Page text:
Taking to Twitter, Trump wrote a four-part tweet addressing the United States’ recent negotiations with China, stating that, starting Sept. 1, the United States would slap additional duties of 10% on incoming consumer goods from China — likely hitting footwear and apparel. It represents the fourth tranche of tariffs, the latest proposed levy in Washington’s tit-for-tat trade dispute with Beijing.
“Our representatives have just returned from China where they had constructive talks having to do with a future trade deal,” he said. “We thought we had a deal with China three months ago, but sadly, China decided to renegotiate the deal prior to signing.”
Trump added, “More recently, China agreed to buy agricultural product from the U.S. in large quantities, but did not do so. Additionally, my friend President Xi said that he would stop the sale of Fentanyl to the United States — this never happened, and many Americans continue to die!”
The president wrote, “We look forward to continuing our positive dialogue with China on a comprehensive trade deal, and feel that the future between our two countries will be a very bright one!”
Just yesterday, delegates from the world’s two economic powerhouses — including U.S. Trade Representative Robert Lighthizer and U.S. Treasury Secretary Steven Mnuchin — wrapped up another round of high-level trade talks in Shanghai, where Chinese media reported “frank, efficient and constructive in-depth exchanges” between the two parties on issues including China’s purchase of agricultural products from the U.S.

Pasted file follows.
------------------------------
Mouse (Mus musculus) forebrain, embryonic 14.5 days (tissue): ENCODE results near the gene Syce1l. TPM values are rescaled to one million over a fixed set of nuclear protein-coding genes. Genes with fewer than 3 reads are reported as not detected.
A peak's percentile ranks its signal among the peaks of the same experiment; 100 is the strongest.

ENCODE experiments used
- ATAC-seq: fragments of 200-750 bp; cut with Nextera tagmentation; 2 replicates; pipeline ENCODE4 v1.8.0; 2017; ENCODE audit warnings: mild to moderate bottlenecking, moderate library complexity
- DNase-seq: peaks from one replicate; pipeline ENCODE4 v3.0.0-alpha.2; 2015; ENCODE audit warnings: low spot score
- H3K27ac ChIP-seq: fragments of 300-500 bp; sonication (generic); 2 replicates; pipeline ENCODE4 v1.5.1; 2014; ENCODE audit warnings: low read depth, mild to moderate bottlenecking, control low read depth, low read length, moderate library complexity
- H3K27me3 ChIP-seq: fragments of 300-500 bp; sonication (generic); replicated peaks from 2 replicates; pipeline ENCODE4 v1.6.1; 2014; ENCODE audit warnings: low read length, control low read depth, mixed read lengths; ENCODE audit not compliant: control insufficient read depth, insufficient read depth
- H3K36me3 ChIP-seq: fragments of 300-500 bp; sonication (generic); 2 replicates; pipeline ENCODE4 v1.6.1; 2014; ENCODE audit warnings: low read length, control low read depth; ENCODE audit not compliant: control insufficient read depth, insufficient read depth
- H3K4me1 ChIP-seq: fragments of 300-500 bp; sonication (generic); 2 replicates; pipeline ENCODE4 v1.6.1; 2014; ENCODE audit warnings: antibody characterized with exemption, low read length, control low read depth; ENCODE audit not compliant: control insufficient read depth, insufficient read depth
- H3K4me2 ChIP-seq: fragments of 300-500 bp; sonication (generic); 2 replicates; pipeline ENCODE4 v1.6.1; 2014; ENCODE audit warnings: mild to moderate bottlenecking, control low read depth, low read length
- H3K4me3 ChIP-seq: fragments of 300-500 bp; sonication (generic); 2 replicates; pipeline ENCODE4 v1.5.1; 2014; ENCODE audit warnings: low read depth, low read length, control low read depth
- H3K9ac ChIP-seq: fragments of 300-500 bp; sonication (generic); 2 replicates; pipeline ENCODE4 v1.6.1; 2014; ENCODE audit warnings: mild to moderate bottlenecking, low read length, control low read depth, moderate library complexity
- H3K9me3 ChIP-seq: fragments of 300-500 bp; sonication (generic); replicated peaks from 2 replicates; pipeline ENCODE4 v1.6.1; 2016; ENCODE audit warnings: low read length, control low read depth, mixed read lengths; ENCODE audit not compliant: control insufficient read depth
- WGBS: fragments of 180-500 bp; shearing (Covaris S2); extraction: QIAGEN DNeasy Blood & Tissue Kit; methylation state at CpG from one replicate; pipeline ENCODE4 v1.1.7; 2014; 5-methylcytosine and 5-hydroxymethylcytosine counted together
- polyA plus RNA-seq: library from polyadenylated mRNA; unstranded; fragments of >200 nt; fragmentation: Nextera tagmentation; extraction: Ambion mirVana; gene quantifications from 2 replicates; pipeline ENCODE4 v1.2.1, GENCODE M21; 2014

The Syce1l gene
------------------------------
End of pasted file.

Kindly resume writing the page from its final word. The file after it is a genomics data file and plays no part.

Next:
It marked the first face-to-face discussions between the two countries since failed negotiations nearly three months ago, leading to Trump’s tariff hike from 10% to 25% on $200 billion worth of Chinese imports and a threat to increase levies on another $300 billion worth of products. Today via Twitter, Trump made good on that promise — although he opted for 10% instead of previous threats of a 25% hike. (The U.S. also has duties on another $250 billion worth of Chinese goods.)
“President Trump is, in effect, using American families as a hostage in his trade war negotiations,” said Matt Priest, president and CEO of the Footwear Distributors and Retailers of America. “Tariffs are taxes, and this move will noticeably raise the cost of shoes at retail and will have a chilling effect on hiring in the footwear industry.”
American Apparel and Footwear Association president and CEO Rick Helfenbein added, “The fact that this tweet comes after only one meeting with the Chinese delegation following the resumption of talks is extremely concerning. It is time for Congress to step up and take back its authority to manage international trade as outlined under the U.S. Constitution.”
Another meeting between the U.S. and China is set for September in Washington, D.C.
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